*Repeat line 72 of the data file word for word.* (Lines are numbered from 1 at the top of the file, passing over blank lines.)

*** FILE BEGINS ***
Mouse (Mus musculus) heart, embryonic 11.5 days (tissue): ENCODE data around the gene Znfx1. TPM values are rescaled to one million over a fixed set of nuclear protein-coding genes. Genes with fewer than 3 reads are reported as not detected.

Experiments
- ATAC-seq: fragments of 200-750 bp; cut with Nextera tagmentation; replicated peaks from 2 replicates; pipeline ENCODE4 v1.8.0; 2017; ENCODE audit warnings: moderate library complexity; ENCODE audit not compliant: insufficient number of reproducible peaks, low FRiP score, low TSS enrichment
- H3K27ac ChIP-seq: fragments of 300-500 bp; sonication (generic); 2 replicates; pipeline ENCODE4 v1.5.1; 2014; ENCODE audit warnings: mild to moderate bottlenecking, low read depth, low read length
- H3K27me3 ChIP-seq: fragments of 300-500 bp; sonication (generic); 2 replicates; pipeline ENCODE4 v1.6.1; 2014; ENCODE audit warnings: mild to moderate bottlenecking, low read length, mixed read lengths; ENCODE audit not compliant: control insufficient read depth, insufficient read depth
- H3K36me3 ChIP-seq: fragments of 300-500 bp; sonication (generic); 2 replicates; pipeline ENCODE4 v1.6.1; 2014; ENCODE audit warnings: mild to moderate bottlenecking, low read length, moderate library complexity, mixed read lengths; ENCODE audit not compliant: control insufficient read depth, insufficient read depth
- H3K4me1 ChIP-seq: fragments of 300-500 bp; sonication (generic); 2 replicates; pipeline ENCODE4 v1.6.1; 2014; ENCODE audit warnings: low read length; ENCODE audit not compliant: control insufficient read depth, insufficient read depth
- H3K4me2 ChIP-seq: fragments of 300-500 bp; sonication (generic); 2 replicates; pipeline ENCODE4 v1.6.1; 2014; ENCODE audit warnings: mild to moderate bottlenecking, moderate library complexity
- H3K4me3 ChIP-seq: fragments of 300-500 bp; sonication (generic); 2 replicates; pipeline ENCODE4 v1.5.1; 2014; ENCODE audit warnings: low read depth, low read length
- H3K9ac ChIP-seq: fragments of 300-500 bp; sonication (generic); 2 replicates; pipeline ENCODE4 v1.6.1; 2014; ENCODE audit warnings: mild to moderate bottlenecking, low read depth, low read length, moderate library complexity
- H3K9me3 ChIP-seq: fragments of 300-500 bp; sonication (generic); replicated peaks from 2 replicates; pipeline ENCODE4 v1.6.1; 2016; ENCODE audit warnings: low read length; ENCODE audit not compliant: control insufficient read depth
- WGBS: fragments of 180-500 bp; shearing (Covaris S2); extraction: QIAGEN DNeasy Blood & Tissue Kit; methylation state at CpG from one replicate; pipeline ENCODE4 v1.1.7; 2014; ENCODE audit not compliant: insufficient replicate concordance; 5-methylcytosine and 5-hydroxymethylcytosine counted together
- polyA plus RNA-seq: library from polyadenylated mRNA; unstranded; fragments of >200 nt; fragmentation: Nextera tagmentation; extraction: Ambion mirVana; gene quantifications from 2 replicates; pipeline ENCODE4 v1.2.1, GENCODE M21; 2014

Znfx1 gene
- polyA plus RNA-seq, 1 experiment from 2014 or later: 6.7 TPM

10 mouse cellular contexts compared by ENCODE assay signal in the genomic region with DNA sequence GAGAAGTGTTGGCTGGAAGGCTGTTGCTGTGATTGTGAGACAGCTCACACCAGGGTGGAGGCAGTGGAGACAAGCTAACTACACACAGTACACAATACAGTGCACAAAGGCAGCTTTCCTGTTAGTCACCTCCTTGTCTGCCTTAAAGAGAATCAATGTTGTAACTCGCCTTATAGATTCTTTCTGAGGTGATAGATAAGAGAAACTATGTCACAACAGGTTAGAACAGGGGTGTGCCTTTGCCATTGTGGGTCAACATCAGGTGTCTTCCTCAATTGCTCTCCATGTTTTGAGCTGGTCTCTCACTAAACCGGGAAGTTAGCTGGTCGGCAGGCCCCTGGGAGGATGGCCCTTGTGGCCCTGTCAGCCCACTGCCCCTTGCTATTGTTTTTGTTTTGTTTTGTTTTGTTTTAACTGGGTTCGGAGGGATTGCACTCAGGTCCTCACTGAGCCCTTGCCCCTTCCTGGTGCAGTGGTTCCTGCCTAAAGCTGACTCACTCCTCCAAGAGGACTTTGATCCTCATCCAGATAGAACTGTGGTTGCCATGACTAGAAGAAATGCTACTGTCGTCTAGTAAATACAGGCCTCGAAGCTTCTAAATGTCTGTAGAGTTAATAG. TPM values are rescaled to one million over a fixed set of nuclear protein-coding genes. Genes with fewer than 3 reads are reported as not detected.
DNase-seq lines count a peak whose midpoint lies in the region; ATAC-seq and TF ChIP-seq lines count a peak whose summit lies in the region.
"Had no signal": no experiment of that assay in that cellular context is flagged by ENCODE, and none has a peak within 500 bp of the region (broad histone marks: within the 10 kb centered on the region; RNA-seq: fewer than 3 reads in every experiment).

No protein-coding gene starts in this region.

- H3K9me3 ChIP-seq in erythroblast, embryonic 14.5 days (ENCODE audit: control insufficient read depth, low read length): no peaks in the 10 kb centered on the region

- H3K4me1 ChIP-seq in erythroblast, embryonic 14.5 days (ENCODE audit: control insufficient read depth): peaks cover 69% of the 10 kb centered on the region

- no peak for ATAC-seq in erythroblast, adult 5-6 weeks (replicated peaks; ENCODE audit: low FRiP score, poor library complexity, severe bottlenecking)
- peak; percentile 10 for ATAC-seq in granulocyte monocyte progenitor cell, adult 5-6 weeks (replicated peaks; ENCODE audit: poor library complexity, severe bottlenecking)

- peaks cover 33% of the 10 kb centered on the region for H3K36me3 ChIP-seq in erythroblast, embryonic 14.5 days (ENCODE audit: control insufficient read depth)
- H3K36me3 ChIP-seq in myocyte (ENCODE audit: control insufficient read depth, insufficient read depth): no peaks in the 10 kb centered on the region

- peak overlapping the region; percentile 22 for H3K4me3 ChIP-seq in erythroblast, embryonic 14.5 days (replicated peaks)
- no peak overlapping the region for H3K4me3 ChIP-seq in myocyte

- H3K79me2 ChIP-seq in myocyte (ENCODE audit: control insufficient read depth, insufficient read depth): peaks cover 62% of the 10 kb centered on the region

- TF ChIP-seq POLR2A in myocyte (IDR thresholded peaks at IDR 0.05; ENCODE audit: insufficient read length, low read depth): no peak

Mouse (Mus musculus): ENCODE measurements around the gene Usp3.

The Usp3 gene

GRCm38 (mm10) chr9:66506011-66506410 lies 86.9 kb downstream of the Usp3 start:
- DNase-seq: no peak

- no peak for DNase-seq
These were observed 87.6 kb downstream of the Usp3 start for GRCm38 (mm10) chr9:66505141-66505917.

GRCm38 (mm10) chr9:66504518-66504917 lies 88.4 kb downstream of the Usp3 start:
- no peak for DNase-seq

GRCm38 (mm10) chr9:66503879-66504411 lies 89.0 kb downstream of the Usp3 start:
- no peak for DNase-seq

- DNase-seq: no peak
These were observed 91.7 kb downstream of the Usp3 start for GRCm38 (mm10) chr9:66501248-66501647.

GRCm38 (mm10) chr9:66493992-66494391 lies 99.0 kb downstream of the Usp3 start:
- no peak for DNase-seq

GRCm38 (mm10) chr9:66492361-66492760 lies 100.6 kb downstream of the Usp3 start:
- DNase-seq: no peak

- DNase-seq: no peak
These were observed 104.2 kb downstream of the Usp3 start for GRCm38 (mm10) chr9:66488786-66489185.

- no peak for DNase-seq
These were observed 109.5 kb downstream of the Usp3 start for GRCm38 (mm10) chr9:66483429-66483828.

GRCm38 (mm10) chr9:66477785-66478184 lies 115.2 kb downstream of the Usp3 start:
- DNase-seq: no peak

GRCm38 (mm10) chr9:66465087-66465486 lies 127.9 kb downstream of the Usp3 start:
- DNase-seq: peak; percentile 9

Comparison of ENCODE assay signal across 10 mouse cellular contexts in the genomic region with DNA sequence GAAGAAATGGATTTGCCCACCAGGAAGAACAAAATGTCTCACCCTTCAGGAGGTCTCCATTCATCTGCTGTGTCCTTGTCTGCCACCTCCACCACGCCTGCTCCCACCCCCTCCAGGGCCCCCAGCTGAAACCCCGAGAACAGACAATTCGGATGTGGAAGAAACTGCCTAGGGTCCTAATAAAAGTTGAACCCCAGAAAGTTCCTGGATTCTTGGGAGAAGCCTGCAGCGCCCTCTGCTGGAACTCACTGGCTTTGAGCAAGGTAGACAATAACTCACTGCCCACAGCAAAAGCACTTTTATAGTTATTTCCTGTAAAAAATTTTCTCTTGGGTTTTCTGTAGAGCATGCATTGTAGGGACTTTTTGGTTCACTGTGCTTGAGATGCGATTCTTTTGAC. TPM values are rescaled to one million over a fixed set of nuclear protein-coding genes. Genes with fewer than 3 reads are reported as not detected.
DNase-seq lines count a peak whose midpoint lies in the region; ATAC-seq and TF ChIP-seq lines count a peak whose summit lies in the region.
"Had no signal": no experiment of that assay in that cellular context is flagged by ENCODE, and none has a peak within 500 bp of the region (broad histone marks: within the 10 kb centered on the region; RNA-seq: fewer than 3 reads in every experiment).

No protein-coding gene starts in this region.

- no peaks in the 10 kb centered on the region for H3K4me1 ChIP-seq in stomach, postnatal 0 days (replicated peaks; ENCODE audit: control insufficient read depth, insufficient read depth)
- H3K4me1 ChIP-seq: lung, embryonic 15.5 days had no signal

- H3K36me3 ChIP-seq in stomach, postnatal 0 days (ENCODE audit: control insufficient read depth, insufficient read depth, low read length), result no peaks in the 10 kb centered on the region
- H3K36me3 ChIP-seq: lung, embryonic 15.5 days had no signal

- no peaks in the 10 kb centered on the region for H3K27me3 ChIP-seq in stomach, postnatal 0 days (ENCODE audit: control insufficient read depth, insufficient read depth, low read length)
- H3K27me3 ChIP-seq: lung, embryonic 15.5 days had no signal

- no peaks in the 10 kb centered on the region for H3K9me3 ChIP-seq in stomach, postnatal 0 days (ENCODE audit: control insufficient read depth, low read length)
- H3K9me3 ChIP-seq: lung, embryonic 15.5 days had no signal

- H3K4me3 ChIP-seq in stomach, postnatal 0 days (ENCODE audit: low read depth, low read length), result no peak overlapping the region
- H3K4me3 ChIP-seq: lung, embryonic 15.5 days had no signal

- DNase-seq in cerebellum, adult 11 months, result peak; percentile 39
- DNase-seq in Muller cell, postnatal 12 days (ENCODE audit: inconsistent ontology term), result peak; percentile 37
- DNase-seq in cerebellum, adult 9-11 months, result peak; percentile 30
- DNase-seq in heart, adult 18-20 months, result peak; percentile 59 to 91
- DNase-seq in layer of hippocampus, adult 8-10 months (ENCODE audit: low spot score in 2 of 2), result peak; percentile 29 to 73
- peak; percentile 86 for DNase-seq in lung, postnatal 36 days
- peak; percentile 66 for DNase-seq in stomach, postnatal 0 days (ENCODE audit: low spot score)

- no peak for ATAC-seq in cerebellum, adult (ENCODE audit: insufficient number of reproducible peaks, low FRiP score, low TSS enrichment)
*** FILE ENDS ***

- DNase-seq in layer of hippocampus, adult 8-10 months (ENCODE audit: low spot score in 2 of 2), result peak; percentile 29 to 73